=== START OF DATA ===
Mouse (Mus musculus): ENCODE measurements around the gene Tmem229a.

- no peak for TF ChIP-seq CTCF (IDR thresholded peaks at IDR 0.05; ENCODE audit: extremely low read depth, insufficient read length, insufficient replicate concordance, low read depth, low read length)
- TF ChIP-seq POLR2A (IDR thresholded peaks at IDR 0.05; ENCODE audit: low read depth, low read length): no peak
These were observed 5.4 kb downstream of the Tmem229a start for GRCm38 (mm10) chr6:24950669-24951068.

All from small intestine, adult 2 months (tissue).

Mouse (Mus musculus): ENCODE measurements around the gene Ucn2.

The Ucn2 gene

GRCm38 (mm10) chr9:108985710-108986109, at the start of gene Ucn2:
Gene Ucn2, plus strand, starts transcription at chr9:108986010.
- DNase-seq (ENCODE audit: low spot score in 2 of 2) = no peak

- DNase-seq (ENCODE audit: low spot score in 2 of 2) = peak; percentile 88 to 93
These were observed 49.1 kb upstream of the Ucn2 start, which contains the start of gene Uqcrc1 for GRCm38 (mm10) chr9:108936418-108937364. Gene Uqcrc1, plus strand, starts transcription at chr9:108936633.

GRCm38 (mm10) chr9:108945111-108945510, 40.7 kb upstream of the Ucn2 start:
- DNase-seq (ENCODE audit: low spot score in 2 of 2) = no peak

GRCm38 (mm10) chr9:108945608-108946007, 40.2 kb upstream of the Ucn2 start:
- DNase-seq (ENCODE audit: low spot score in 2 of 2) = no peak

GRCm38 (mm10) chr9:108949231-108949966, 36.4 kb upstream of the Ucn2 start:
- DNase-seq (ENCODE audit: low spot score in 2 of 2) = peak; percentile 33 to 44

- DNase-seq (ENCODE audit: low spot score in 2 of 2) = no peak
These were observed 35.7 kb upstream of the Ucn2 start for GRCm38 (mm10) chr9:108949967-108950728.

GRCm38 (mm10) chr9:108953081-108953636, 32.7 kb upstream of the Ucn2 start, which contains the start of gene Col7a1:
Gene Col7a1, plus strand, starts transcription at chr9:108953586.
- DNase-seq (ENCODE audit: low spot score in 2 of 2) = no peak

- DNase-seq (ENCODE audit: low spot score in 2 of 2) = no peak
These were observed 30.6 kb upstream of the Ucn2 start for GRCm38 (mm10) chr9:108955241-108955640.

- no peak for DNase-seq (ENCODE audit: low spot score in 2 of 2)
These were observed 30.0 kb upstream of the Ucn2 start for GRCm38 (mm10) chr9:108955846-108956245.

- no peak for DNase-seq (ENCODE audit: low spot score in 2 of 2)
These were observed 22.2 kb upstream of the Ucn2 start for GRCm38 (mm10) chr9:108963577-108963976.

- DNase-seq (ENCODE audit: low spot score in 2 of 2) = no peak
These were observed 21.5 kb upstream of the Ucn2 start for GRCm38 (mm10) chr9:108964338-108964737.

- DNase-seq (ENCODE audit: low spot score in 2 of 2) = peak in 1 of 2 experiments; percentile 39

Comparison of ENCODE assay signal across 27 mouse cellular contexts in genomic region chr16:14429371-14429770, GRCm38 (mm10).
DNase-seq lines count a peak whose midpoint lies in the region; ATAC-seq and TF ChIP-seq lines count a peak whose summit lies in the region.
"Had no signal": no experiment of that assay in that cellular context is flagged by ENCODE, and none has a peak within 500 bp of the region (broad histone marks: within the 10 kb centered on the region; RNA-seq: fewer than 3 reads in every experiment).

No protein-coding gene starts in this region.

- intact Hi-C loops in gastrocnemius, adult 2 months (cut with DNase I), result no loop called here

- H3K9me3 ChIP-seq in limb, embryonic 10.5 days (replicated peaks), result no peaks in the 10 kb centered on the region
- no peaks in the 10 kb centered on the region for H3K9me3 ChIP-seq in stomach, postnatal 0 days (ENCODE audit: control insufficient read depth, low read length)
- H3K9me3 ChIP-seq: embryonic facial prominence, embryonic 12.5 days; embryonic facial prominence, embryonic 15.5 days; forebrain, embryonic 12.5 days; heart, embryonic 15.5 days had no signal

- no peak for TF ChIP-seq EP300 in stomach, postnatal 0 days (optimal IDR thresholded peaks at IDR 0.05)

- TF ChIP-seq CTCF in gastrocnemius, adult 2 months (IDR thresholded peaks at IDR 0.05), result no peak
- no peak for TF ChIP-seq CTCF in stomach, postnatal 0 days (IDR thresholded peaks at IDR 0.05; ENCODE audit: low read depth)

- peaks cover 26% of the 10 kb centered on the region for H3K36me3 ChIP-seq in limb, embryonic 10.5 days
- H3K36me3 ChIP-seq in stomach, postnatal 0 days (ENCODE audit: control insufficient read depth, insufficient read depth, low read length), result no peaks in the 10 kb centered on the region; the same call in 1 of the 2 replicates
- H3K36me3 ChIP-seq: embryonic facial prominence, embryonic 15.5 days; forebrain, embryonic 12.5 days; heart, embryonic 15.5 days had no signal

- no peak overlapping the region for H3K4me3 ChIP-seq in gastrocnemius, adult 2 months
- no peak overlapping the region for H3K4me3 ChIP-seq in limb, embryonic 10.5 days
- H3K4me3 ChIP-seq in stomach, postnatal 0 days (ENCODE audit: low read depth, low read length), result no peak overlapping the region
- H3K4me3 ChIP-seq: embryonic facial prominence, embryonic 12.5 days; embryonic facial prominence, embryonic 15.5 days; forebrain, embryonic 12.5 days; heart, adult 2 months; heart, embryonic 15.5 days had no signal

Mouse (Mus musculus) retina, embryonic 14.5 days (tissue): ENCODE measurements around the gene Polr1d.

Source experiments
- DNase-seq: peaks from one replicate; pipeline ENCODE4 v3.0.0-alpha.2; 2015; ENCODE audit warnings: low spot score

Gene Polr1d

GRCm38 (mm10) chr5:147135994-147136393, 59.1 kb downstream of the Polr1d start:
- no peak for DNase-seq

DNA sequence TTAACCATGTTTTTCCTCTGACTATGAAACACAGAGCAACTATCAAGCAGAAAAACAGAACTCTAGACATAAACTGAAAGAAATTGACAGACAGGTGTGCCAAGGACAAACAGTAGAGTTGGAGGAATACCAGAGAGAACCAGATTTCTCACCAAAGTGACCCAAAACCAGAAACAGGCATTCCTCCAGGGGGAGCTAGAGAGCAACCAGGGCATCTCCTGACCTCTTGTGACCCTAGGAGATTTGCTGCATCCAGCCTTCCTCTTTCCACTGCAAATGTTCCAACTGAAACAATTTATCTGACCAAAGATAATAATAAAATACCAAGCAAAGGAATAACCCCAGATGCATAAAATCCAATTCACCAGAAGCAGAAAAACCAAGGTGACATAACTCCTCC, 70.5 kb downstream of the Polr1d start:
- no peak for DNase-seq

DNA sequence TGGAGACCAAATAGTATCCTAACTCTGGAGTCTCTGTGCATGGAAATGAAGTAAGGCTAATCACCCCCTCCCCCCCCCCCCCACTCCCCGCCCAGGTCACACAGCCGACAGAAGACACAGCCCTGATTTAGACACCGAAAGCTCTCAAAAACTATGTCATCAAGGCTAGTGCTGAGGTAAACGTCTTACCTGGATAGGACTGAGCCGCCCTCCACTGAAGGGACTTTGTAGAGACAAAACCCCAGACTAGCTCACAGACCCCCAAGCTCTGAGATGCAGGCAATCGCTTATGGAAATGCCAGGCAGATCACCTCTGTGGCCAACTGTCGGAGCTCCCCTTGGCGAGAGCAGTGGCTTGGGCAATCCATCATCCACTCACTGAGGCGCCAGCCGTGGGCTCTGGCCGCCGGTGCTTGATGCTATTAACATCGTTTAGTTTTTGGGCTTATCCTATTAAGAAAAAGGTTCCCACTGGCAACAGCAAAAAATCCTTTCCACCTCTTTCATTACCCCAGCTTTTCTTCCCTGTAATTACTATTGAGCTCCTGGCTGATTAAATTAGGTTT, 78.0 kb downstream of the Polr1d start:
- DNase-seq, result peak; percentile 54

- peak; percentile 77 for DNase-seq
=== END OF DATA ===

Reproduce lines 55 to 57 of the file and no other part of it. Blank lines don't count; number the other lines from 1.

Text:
GRCm38 (mm10) chr5:147135994-147136393, 59.1 kb downstream of the Polr1d start:
- no peak for DNase-seq

DNA sequence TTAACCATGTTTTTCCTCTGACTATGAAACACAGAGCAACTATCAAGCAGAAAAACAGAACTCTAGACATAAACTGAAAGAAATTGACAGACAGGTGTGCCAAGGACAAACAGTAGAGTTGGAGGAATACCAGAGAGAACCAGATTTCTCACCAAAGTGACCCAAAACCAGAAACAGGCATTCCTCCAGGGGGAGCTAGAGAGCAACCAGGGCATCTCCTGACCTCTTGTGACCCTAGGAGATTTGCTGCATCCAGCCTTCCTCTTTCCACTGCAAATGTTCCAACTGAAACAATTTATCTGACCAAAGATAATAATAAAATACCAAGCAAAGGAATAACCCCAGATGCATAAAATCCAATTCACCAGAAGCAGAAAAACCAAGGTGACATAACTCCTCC, 70.5 kb downstream of the Polr1d start: